Photo Credit: Jewish Press

I remembered as soon as I came home that Friday and opened the fridge in search of a quick lunch. ‘Oh no, I forgot dessert!’ That’s what happens when you write a grocery list but then forget to take it along when you go shopping. Well, I wasn’t going to shlep back to the store with the kids. We would have to manage without watermelon this Shabbos.

As soon as the delivery arrived, I called to my kids, “Who wants to help Mommy unpack the Shabbos food?” I soon had more willing hands than I could handle, depositing my groceries on every available surface in the kitchen. The box was emptied in minutes.


“Oh, what’s this?” I stared at the one item remaining in the box. A quarter of a watermelon wrapped in saran wrap was lodged comfortably in the corner. “I didn’t buy watermelon!” Although I should have. “How did this land up here?” I looked at the food items scattered around my kitchen. This was definitely the right box. Everything else was mine. I dialed the grocery store.

“Hi, I just received a delivery and I found quarter of a watermelon that I didn’t take. Can you check if I paid for it?”

“Okay, one minute.” Several clicks of a computer mouse sounded in my ear. The man on the other side was apologetic. “No, I don’t see it here.”

“Fine, can you add it to my bill?”

“Sure.” He must be relieved. One less delivery man to send out.

“Can I tell you a funny story?” I greeted my husband an hour later. I described my disappointment at forgetting our Shabbos dessert and how it was mistakenly sent to our door. He listened thoughtfully.

It was only after Shabbos that my husband reminded me of the incident. “You want to hear the other part of that story?” He ventured shyly.

“Hmm?” I couldn’t imagine how he could add to a story that had happened to me.

“Remember I told you on Wednesday during lunch that we needed to buy watermelon because we would be fasting the next day?”

I did remember. I had wondered vaguely why my husband went food shopping that night but came home without the electrolyte-filled fruit.

“Well, I was filling up my wagon in the grocery that night. I saw there was only one quarter of a watermelon left, and I quickly took it. Then, I saw the boys from the dorm down the block. They were also buying food for before the fast. I heard them say, ‘Oh, there’s no watermelon left!” They sounded disappointed.

“I felt bad for them. I figured, they were more people than us and we could manage without it. So I gave them the quarter of watermelon from my wagon.”

Comprehension dawned. I smiled. “Wow! You gave away your watermelon, and two days later, Hashem sent it to our door when we needed it!”

The next Friday found me shopping without my list again, but this time there was one item I wasn’t forgetting. As soon as I came home, I made sure to put the watermelon in the fridge. As I started tidying the house, I called my grandmother to wish her a “Gut Shabbos.”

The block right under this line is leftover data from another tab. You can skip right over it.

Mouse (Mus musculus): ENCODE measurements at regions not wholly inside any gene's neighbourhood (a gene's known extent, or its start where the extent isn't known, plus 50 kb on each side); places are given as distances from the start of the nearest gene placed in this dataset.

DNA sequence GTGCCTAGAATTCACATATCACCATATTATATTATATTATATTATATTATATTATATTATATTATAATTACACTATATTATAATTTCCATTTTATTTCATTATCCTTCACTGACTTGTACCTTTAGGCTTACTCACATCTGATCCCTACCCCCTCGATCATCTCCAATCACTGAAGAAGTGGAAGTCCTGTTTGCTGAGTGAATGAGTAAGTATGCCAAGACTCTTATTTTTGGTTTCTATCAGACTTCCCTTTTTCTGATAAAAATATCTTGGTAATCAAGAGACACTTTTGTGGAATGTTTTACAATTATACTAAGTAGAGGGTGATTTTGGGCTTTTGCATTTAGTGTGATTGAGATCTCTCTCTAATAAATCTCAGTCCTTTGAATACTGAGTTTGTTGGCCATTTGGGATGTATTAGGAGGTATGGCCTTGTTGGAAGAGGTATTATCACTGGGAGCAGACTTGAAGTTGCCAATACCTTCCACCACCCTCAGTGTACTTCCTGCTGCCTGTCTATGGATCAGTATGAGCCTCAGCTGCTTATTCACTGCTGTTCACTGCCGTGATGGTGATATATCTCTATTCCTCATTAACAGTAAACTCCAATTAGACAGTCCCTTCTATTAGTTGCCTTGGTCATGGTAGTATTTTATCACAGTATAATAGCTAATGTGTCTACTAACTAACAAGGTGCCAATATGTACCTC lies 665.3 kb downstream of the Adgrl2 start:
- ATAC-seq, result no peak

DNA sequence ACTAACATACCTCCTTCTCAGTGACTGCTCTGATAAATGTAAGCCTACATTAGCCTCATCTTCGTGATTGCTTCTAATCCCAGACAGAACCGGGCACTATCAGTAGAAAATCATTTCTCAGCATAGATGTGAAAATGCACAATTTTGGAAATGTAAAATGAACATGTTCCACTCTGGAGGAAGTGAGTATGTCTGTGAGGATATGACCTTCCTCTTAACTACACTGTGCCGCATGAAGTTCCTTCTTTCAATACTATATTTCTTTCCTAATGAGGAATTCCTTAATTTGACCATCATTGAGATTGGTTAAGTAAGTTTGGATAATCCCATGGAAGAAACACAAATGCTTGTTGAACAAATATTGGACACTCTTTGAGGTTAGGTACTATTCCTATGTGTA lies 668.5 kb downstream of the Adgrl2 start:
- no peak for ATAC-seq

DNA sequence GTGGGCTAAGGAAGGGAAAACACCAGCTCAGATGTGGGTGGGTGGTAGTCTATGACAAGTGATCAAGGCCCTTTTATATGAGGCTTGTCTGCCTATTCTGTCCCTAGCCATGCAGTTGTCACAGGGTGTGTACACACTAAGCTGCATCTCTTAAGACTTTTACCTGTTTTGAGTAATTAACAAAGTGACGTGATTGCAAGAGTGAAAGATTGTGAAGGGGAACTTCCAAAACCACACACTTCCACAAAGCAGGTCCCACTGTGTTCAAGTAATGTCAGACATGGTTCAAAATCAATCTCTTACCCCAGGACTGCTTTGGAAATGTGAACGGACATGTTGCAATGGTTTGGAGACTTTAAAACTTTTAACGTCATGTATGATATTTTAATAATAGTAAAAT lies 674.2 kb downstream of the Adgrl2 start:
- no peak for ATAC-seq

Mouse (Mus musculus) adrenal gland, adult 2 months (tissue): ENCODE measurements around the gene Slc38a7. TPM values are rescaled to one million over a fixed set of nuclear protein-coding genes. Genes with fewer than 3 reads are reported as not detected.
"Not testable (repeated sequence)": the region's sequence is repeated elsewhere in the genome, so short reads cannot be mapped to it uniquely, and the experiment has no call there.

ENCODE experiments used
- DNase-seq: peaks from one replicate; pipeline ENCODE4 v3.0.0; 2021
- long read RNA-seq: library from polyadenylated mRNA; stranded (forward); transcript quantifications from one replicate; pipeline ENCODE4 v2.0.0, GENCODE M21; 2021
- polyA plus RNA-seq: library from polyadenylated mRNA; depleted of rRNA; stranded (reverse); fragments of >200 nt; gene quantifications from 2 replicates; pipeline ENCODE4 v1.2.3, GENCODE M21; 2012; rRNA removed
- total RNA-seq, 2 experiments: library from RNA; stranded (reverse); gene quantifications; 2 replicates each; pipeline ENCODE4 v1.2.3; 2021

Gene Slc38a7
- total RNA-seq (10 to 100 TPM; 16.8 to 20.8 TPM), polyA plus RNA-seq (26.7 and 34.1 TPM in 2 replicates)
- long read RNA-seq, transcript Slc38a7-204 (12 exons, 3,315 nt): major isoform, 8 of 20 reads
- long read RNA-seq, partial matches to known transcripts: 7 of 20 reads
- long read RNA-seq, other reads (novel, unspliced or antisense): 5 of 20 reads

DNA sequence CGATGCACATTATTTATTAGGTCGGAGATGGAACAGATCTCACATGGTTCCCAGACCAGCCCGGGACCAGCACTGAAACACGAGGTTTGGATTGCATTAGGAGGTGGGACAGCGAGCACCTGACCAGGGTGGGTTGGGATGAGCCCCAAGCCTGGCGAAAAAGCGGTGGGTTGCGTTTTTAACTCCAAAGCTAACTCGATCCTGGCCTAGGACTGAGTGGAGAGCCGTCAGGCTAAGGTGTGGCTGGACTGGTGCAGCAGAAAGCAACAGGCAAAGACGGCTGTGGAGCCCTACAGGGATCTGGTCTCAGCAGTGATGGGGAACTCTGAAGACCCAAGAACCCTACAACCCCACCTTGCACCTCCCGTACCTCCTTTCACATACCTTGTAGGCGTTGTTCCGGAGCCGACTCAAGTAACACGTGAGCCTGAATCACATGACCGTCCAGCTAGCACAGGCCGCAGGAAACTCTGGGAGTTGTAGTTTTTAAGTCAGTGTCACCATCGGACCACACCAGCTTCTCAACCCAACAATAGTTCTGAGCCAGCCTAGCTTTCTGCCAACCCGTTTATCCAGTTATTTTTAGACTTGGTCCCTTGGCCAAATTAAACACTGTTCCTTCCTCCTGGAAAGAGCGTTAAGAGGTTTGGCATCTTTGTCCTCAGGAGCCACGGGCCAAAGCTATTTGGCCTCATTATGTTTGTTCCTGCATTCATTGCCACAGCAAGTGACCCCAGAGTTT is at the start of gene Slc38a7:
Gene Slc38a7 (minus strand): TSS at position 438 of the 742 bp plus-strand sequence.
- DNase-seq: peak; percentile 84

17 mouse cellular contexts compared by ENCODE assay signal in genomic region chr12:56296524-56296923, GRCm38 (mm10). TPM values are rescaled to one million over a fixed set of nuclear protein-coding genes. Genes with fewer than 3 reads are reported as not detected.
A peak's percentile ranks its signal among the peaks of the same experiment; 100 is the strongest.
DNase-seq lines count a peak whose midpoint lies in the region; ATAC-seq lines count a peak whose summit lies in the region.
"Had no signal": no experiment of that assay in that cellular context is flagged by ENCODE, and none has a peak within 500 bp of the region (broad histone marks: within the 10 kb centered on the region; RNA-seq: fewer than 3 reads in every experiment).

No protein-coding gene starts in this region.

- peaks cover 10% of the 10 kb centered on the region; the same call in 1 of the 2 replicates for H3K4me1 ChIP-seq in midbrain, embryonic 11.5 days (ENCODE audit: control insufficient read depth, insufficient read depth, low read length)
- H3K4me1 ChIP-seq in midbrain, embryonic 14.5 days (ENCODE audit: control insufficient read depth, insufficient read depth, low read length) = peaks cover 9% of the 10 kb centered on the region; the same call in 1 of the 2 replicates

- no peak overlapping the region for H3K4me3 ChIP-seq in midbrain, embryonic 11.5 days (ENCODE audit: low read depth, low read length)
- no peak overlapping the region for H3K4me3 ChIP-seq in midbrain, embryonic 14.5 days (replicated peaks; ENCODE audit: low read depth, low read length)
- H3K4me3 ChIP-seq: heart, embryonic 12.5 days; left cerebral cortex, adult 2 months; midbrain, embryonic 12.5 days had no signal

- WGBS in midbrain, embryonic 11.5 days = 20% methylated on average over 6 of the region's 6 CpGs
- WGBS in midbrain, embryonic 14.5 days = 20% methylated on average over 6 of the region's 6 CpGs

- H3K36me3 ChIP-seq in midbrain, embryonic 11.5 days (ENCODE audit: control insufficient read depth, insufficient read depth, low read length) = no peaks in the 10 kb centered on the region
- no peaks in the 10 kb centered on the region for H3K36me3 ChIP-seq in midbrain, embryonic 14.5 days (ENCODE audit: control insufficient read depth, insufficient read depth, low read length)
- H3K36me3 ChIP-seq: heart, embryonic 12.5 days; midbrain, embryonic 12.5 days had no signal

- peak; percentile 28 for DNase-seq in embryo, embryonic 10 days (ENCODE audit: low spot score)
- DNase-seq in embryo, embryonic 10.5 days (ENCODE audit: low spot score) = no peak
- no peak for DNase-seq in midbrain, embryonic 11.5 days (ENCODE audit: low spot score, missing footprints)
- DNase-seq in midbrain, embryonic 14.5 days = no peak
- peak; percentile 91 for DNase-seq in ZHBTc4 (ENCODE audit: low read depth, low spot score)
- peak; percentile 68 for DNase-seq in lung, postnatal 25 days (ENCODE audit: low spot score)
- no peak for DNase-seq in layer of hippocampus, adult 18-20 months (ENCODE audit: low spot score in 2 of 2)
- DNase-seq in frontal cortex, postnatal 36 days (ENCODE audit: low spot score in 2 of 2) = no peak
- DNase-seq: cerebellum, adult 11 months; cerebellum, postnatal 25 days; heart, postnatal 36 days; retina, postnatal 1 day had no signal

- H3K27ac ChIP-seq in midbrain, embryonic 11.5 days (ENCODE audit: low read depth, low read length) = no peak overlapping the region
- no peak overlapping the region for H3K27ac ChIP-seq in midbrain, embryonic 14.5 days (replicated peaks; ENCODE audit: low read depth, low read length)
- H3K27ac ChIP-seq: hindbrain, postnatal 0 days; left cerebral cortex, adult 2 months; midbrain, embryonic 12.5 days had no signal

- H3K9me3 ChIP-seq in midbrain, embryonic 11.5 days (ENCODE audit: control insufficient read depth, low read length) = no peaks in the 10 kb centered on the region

“So where will you be for shalosh seudos?” I asked while discussing her meal arrangements.

“I will be joining your parents for that meal,” she responded.

“I guess I’ll miss you, then.” My baby wasn’t walking yet and we did not use the eiruv.

My grandmother does not like to make anyone feel left out. “You know what? I will stop by and visit you on the way. How does that sound?”

“Sounds great! Looking forward!” We schmoozed for a few more minutes and hung up. The phone rang again.

“Hi, I’m passing by the grocery,” my husband was on the line. “Need anything?”

“I’m so happy you called!” I was amazed at the perfect timing. “My grandmother is coming by on Shabbos afternoon. Can you pick up some nosh?”

“Sure.” My husband is the expert when it comes to hosting.

Sure enough, I soon found myself unpacking a full box of snacks, chocolate and fruit. “Oh no!” I stopped, dismayed. “You bought watermelon!”


“I forgot to tell you that I had already bought that earlier. Okay, I guess double is better than none.” I started rearranging my fridge to make room for the second quarter of watermelon.

The final phone call in our saga came some hours later. We happen to live just down the block from my parents, which makes for some convenient erev Shabbos last-minute deliveries. I was on the phone with my mother, having asked her to send me something or other, when she suddenly asked, “You wouldn’t happen to have extra watermelon, would you? Somehow, we forgot to buy watermelon this week. Bobby’s coming for the seudah, and I really wanted to serve that for dessert. It’s too late to send anyone to the store now…”

Almost breathless from excitement, I said, “Mommy, you won’t believe it, but we actually bought an extra quarter watermelon this week. We really don’t need it. This is amazing!”

Pondering our watermelon tale, I was struck by the tiny glimpse we received of heavenly banking. I do not presume to understand, but I could see that our investment of a quarter of watermelon for a group of hungry boys had been repaid in full. We’d received both our own Shabbos dessert plus another chance to “invest” had been brought to our doorstep. It made me wonder why I would ever keep anything for myself. Giving it to someone else would mean having it placed in my heavenly bank account to accumulate interest that never stops growing, with generous dividends paid down here as well. Sounds worthwhile, doesn’t it?


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